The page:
William L. D'Ambruoso
POL S 428
Historical and theoretical analysis of military intervention in the post-World War II era. Considers how and why interventions occur and evaluates intervention as a foreign-policy response.
Theoretical approaches to the study of intervention will include optimists like liberal interventionists and neoconservatives, as well as skeptics such as realists. Cases will likely include "positive" ones in which intervention occurred (e.g., Kosovo) as well as "negative" ones in which substantial intervention did not occur (e.g., Rwanda). We will also touch on alternatives to intervention.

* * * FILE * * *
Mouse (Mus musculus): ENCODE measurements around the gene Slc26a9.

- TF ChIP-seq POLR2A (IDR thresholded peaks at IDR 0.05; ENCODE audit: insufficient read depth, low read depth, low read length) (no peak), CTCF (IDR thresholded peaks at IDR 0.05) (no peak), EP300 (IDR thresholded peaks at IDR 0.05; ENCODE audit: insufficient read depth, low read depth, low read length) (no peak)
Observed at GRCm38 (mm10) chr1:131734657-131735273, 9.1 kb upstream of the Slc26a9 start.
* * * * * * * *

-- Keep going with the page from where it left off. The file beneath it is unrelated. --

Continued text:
Student learning goals
Discuss a number of cases of intervention and non-intervention with some fluency.
Apply theoretical analysis to future cases of intervention and non-intervention.
Deepen understanding of relevant debates in popular media and periodicals.
Evaluate to choice to intervene against plausible alternatives.
General method of instruction
Each class will devote some time to understanding the readings, and a bit more time to lecture. Relevant films will augment the lecture.
Taking Introduction to International Relations (Pol S 203) before this course is recommended.
Class assignments and grading
Assignments will probably include one research paper and two midterms.